The sharp hike in tuition fees and gradual depreciation of the rupee has significantly increased the education loan burden on students studying overseas.
In the last five years, the rupee has fallen 40 per cent against the US dollar, from 44.30 levels in April 2011 to around 66.50 now.
Credila Financial Services, a subsidiary of HDFC engaged in the business of providing education loans, has seen the loan size for students going abroad increasing by 5-17 per cent over a period of four years.
The education loan burden, according to Neeraj Saxena, CEO of Avanse Financial Services (an education loan provider), is likely to increase by ₹3 lakh to around ₹35 lakh for a student planning to pursue an MS in the US, and by ₹5 lakh to around ₹45 lakh for an MBA in the US.
Ajay Bohora, Co-Founder and CEO of Credila Financial Services, said since the global financial crisis in 2007, most states in the US reduced their funding to state-owned education institutions, which has resulted in an annualised increase in tuition fees of 5-6 per cent.
Bohora added that the increase in tuition fees coupled with rupee depreciation has resulted in education loan expenses increasing by around 15.5 per cent annually.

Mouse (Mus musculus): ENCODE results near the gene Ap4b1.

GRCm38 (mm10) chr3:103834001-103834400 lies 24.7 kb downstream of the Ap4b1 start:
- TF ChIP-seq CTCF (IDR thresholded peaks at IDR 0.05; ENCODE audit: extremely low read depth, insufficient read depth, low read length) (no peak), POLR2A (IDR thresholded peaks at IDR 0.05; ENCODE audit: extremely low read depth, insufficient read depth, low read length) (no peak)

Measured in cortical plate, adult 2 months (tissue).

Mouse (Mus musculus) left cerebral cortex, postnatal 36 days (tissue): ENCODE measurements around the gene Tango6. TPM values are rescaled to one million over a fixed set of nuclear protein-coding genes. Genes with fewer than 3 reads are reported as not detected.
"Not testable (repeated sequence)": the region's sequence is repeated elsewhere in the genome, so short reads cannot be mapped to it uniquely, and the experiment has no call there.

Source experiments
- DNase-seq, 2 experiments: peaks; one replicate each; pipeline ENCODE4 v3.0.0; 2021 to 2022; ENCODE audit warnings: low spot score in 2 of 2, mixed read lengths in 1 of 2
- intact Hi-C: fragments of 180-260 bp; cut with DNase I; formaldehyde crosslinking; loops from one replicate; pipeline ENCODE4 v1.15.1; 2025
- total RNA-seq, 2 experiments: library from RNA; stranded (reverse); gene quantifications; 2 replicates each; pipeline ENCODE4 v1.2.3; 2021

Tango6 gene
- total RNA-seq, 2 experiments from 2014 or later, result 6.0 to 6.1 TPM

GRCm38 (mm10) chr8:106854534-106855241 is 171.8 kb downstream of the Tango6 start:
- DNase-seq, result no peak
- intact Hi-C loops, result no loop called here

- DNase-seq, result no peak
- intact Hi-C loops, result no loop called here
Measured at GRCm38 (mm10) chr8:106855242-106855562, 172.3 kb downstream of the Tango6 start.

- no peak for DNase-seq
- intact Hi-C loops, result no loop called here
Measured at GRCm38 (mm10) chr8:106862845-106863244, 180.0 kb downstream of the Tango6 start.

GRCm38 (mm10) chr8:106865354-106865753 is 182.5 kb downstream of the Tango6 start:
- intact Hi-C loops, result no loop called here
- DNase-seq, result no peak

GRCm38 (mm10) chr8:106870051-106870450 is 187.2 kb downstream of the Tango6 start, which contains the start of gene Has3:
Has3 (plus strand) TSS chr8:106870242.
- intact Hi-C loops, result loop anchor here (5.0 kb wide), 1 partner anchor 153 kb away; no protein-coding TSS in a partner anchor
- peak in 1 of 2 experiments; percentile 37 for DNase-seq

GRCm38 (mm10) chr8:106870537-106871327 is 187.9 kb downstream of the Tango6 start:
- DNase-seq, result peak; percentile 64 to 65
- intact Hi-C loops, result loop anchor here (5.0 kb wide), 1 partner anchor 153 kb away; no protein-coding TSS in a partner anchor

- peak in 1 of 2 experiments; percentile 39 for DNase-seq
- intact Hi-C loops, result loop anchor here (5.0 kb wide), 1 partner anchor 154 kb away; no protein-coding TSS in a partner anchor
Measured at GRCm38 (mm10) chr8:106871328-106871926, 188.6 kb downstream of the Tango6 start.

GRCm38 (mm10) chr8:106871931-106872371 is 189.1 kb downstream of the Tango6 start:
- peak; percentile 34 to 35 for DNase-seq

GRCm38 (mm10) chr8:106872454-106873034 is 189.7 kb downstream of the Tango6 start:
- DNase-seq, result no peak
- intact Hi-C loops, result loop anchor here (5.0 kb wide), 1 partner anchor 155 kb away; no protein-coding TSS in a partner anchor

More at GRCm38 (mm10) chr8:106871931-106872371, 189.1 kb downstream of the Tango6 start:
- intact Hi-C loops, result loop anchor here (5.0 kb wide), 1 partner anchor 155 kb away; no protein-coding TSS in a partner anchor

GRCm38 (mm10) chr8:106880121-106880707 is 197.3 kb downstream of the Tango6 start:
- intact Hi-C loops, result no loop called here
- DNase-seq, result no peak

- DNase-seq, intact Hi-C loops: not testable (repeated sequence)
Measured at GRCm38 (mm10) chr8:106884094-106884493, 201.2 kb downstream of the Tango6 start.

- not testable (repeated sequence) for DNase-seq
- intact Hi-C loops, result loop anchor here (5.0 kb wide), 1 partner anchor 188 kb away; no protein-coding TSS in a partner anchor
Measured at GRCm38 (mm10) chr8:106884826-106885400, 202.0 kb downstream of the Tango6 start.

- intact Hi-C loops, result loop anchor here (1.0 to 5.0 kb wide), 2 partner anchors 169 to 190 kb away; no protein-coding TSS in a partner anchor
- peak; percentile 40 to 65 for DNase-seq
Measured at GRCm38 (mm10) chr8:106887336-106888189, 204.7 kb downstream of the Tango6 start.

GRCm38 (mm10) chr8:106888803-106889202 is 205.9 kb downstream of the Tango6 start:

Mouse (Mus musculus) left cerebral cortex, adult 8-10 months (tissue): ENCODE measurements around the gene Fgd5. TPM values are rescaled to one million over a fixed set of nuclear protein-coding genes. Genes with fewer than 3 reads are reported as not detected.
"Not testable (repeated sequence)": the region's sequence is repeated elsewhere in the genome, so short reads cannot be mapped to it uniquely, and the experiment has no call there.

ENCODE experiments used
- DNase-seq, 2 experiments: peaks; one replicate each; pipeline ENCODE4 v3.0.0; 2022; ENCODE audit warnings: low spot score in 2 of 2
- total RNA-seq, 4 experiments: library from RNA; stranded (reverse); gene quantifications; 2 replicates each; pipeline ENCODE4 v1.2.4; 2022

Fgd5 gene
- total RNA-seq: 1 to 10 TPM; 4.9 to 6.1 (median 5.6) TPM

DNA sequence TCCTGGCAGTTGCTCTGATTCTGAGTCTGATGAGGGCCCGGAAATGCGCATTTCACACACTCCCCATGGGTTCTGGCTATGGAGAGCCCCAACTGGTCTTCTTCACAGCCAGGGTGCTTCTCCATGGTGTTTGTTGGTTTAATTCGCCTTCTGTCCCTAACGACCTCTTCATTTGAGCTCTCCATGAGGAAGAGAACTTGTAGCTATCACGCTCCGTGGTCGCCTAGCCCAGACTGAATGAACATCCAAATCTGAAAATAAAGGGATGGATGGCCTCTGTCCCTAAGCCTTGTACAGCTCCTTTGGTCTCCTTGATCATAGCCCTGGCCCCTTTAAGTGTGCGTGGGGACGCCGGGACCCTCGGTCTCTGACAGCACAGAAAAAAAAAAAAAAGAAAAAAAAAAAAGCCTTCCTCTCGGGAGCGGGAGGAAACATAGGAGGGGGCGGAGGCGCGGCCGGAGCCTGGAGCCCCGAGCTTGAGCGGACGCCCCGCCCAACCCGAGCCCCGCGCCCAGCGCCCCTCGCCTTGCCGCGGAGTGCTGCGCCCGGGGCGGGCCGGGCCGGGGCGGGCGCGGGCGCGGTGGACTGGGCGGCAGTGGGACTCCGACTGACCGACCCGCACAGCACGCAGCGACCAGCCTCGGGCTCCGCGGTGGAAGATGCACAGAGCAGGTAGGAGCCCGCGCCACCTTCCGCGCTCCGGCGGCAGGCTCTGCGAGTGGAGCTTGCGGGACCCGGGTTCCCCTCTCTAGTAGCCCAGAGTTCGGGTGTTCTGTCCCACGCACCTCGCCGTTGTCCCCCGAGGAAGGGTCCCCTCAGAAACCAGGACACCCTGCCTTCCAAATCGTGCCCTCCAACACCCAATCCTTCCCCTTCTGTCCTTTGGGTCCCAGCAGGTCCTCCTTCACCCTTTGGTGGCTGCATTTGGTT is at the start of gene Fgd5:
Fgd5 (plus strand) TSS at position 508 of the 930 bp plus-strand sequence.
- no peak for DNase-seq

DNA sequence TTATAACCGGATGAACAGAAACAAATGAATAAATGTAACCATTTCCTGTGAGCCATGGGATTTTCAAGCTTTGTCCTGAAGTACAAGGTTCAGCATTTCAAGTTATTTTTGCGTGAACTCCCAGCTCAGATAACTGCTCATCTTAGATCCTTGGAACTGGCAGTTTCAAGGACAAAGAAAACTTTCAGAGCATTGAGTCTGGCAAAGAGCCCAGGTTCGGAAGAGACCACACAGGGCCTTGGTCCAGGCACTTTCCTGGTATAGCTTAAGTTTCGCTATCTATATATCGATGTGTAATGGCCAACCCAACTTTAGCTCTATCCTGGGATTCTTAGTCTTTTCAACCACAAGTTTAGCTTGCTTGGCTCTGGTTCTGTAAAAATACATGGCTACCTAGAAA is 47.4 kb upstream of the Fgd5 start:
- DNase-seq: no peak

Saxena expects some students, who have already applied for education loans for studying overseas, to come back to enhance or extend their loan. This could be the case for those students who are not able to arrange extra funds.
Credila too has seen parents and students seek an enhancement in their approved education loan amount by 4-8 per cent, mainly due to the currency depreciation.
"We have noticed that most students and parents have now started thinking about payback period and return on investment on their cost of higher education abroad. A depreciating rupee works in favour of Indian students who take up jobs abroad after graduating there," Bohora said.
Saxena said there has been a sharp decline in the number of students going to the UK where there are work visa restrictions post-study.
Between 2010 and 2013, there was a sharp dip in the number of Indian students going to the US. This period saw steep volatility in the rupee and eventually a steep devaluation of the rupee against the dollar.
Rajika Bhandari, Deputy Vice-President for Research and Evaluation at the Institute of International Education, said that Indian students rely more on US-based funding for their studies than their counterparts in some of the other countries.